A research team, led by Prof. Di Dawei from the Zhejiang University College of Optical Science and Engineering, recently discovered that by using germanium (Ge), an environmentally friendly group-IV element, to partially substitute lead in the perovskite, it is possible to create highly luminescent perovskite materials and devices.

Schematic of the Ge–Pb PeLED device structure imageSchematic of the Ge–Pb PeLED device structure. Image from Nature Communications

To resolve the toxicity problem that arises from the use of lead, an effective method has been the use of tin (Sn) as a partial or full replacement of lead in the perovskite materials. This strategy has been particularly successful for perovskite solar cells. However, tin-based (including tin-lead) perovskite materials are generally very poor light emitters, causing unsatisfactory performance of tin-based perovskite light-emitting devices (LEDs).

A reason for this is that a high density of electronic defects can form during the preparation process of tin-based perovskites, as tin (Sn2+) can oxidize and the crystallization process is not well controlled. Tin-based perovskite LEDs with external quantum efficiencies of 5% were reported in 2020, but these efficiencies were only possible at low brightness (38 cd/m2), well below the requirement for display applications (500-1000 cd/m2).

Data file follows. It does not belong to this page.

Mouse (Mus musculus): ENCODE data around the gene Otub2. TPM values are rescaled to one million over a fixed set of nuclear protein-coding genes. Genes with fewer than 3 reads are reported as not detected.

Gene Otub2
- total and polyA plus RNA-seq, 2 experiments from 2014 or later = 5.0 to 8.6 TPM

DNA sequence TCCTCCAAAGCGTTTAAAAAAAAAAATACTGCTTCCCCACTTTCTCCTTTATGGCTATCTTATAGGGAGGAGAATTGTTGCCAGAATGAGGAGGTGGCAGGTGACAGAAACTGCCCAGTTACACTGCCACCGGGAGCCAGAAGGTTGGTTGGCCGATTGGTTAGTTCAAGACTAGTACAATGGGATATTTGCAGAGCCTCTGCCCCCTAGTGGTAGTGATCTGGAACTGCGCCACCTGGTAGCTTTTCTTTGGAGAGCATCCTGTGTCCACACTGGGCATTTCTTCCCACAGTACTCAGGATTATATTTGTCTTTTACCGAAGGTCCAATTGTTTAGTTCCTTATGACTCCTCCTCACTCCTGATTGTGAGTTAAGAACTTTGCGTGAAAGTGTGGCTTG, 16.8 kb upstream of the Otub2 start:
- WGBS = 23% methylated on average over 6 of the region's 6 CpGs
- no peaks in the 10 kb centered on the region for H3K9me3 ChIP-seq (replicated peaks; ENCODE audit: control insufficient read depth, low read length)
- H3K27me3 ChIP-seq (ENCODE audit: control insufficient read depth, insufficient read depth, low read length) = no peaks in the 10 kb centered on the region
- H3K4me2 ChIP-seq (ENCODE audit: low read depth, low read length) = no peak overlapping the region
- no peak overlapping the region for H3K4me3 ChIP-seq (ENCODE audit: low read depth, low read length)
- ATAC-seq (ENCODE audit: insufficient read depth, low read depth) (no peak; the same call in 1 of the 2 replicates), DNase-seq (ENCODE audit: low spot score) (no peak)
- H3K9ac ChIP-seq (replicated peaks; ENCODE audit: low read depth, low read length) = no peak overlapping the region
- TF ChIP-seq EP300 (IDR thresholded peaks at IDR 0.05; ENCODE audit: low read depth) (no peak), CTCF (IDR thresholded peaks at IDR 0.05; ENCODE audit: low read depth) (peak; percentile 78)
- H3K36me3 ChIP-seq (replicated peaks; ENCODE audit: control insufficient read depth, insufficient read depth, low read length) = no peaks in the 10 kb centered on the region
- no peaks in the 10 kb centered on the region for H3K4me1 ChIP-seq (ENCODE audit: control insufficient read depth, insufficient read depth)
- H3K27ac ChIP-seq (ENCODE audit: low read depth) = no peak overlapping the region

"In our journey toward low-toxicity perovskite LEDs, we've been searching for alternative environmentally friendly metals to replace lead," said Di. "it was a pleasant surprise that germanium, the element between silicon and tin (on the periodic table) could perform so well as a substitution of lead for LED applications."

Dr. Yang Dexin, a postdoctoral research fellow in Di's group and the first author of the paper, said "we used to study the effect of germanium ions (Ge2+) in germanium telluride alloys, and found that germanium ions may offer some benefits in terms of defects passivation."

The germanium-lead perovskite thin films showed high photoluminescence quantum efficiencies (PLQEs) of up to 71%. This was a relative improvement of about 34% over similarly prepared Pb-based perovskite films. The high luminescence efficiencies came from the enhanced radiative processes and reduced defect densities in the germanium-lead perovskites.

Using these materials, Di and colleagues demonstrated germanium-lead perovskite LEDs for the first time. "In our initial demonstration, we achieved external quantum efficiencies of up to 13.1% at high brightness (~1900 cd/m2) with a maximum brightness of over 10000 cd/m2. This was an efficiency record for reduced-toxicity perovskite LEDs," said Yang.

"While further work is certainly needed for improving the device performance and stability, our results suggest a promising route toward eco-friendly light-emitting technologies based on perovskite semiconductors," said Di.